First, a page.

"Thrice was I beaten with rods, once was I stoned, thrice I suffered shipwreck, a night and a day I have been in the deep." 2 Corinthians 11:25
If you want to know why I have very little envy in my life, I suggest reading Paul's Second Letter to the Corinthians. You can skip the religious overtones. The message I get from Second Corinthians is not the one you would hear from the pulpit.
Paul was on a mission, literally a mission from God. His first two Letters - Romans and First Corinthians - reflect the optimism of one with God on his side: confident, bossy, out to change the world.
Second Corinthians, written many years later, reflects a different Paul: weary and disenchanted, struggling to keep his faith. What happened? We pick up the story in Acts of the Apostles:
"The Jews from Antioch and Iconium came over on the scene and won over the crowds. They stoned Paul, and dragged him out of the city, thinking him dead."
Lest you read any anti-Semitism into that passage, Acts also reports that Paul and his companions were at the mercy of a mob in Ephesus, city of the Temple of Diana.
Even when Paul succeeded in setting up Christian communities throughout Asia Minor and Greece, his Letters reveal his frustration with the inadequacies of his followers. Indeed, it is clear that some of these communities are in open rebellion against their founder.
And so we come to his extraordinary admission in Second Corinthians. He holds nothing back: the public floggings, the stoning, the shipwrecks, the rigors of travel, the exhaustion and privations, and of being set upon by bandits. But all that pales in comparison to what he experiences as a person with singular responsibilities, with the outcomes of so many weighing on his mind. "I fear," he writes to his Corinthian community, "that when I come I may find you different from what I wish you to be."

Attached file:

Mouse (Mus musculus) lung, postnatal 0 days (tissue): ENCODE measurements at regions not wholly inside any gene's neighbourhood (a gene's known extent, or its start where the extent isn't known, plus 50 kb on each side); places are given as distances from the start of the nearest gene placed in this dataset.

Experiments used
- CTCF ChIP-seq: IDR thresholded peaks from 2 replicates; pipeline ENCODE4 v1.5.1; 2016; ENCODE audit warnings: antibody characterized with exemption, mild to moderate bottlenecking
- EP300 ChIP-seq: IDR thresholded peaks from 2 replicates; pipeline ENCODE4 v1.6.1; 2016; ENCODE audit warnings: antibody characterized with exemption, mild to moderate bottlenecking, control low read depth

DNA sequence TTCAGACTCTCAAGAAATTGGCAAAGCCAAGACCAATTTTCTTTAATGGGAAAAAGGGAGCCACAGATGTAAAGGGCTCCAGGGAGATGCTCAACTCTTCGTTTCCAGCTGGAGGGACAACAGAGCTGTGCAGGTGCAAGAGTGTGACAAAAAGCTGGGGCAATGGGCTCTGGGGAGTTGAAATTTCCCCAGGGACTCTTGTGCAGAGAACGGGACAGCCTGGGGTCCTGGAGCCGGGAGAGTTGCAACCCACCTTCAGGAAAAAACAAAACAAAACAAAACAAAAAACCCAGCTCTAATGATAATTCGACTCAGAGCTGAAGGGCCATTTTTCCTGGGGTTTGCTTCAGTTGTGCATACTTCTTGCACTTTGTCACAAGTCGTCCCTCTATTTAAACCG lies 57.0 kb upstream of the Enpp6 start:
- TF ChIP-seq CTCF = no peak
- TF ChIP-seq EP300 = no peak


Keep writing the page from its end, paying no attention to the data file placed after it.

All that suffering - for nothing? Is that what life is all about? God, what happened? I thought Paul was your anointed servant. I thought he had Your blessing.
Well, yes, and that's the trouble.
You presume to act in my name, is the unwritten message, well let's see how sincere you are after a mob has tried to crack open your skull. You think you are committed, then let's see how committed you are holding on for dear life to a piece of boat in the open sea. You want it real bad, let's see how bad you want it when your friends turn on you, your followers abandon you, and your love is returned in endless measure with hate. You want to spread light, well let's see how it feels when the darkness closes in.
And there you are, all alone, your life up in smoke.
It's not in God's nature to make things easy. Feel free to use life or fate for God. You want an easy life, then do something easy. You want to accomplish something, well don't expect any breaks. The nature of things is you will be tested.
Buddhists teach the impermanence of all things. I'm sure Paul, arguably the most influential person in history, had his moments where he felt on top of the world, but the last we hear from him in the New Testament is in Rome, under house arrest. "I considered all toil and all achievement," says Ecclesiastes, the most Buddhist Book in the Bible, "and it all comes from rivalry between man and man. This too is emptiness and chasing the wind."
Success? Here today, gone tomorrow. Enjoy life while you can, says Ecclesiastes, but don't stake your happiness on empty pleasures and false pursuits.
So what do I see in someone who is doing much better than me, particularly in my field? I see an individual who has had more than his or her share of Second Corinthians moments, whose time in the sun is fleeting, at best.
What is there to envy? Nothing. What is there to admire? An awful lot.
Published On: August 27, 2007
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